Court of Appeals Clarifies Intent Required to Establish Claim for Tortious Interference with Business Relations
On April 6, 2017, the District of Columbia Court of Appeals decided Whitt v. American Property Construction, PC, No. 15-CV-1199, slip op. (D.C. Apr. 6, 2017) in which it clarified the intent required to establish a claim for tortious interference with business relations.
By way of background, a claim for tortious interference with business relations requires showing: “(1) existence of a valid contractual or other business relationship; (2) the defendant’s knowledge of the relationship; (3) intentional interference with that relationship by the defendant; and (4) resulting damages.” Whitt, slip op. at 9 (internal brackets and quotation marks omitted).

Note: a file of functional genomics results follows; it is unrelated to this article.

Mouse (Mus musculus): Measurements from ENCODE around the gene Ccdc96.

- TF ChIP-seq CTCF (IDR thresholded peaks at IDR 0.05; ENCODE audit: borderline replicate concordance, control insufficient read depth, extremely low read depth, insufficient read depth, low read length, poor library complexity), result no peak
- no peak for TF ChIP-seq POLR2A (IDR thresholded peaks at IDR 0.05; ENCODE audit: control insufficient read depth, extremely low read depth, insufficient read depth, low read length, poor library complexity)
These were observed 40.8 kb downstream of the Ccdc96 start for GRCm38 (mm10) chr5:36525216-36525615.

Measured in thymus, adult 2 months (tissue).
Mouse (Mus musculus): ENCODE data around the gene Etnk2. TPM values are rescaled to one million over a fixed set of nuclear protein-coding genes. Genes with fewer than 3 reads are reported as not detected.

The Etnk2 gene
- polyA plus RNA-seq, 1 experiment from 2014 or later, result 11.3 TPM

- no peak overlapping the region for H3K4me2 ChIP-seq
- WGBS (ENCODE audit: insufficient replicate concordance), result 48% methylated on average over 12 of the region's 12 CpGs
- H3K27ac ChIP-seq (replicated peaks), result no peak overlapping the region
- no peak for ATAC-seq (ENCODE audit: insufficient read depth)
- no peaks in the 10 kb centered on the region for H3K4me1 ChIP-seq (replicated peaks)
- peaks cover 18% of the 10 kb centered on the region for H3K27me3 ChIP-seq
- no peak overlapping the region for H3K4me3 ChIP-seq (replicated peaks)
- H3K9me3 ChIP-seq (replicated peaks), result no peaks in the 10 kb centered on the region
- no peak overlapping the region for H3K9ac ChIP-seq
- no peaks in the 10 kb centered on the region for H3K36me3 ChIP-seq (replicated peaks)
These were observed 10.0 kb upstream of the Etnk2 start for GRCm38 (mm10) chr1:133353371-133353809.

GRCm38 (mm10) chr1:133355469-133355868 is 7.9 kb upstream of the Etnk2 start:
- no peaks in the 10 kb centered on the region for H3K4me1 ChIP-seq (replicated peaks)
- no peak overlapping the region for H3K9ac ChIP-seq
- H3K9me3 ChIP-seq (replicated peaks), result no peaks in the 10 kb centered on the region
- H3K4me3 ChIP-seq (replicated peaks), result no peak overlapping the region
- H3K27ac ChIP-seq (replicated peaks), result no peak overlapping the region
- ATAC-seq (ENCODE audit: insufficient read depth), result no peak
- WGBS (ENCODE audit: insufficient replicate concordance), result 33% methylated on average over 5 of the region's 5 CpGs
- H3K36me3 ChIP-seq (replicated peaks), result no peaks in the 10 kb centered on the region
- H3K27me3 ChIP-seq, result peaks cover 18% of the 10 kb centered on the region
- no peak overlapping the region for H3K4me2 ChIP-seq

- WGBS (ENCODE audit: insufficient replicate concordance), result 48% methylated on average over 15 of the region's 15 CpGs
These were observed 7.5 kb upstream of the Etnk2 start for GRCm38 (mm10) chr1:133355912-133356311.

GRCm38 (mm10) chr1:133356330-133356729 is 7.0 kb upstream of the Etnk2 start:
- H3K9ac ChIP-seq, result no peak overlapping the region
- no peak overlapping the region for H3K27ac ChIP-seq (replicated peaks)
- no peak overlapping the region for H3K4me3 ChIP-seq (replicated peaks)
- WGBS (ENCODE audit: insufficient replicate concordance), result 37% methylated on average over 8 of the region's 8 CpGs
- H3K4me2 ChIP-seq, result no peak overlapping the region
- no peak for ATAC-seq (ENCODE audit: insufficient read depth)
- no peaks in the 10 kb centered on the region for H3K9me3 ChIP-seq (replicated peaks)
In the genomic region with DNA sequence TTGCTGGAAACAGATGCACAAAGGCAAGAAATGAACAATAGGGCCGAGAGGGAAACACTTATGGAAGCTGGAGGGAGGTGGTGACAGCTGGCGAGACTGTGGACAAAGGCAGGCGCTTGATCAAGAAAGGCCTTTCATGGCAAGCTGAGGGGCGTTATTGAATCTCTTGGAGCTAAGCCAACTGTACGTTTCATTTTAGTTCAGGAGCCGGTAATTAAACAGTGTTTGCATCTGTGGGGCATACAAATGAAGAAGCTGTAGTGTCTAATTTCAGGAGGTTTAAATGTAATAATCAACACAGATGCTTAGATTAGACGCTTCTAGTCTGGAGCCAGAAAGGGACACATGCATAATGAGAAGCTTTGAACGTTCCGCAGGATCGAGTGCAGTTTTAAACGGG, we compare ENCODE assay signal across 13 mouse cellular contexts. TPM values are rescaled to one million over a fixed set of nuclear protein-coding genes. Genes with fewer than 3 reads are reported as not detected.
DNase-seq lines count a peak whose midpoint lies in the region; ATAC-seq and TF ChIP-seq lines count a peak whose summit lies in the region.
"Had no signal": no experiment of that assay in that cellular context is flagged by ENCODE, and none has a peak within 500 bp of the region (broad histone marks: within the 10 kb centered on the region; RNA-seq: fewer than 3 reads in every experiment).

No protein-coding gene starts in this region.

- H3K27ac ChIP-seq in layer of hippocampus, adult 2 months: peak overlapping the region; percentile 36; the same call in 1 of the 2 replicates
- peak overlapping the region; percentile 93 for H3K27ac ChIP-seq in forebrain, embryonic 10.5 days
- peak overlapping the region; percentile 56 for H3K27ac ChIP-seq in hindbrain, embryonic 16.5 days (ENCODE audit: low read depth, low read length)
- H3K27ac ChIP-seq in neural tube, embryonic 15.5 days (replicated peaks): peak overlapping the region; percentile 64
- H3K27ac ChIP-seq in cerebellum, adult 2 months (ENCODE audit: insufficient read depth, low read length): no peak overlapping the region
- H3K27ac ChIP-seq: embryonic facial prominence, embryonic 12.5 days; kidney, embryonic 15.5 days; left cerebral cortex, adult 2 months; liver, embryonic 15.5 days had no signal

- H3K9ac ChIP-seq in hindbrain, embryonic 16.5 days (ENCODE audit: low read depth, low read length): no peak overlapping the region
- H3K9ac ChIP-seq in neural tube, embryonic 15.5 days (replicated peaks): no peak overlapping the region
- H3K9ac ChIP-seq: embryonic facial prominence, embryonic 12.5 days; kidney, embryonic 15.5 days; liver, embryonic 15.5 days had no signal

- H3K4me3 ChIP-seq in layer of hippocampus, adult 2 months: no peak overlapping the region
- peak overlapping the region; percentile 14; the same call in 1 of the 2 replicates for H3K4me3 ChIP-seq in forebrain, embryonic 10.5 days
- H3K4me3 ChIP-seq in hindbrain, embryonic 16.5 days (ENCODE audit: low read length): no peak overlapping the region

The Court of Appeals held that the trial court erred by refusing to provide a proposed jury instruction explaining the third element (i.e., the element of intent). Specifically, the Court of Appeals held that the trial court should have instructed the jury that “interference with someone else’s business relationship is intentional if the actor desires to bring the interference about, or if he knows that the interference is certain or substantially certain to occur as a result of his action.” Id. at 10 (internal brackets omitted).
In reaching that conclusion, the Court of Appeals relied on the Restatement (Second) of Torts “which states that the intent required for tortious interference with business or contractual relations can be proven when the actor ‘knows that the interference is certain or substantially certain to occur as a result of his action.’” Id. at 9-10 (quoting Restatement (Second) of Torts § 766 cmt. j).
For general background about tort claims for tortious interference in the District of Columbia, see Douglas C. Melcher, Tort Claims and Defenses in the District of Columbia § 25 (2014).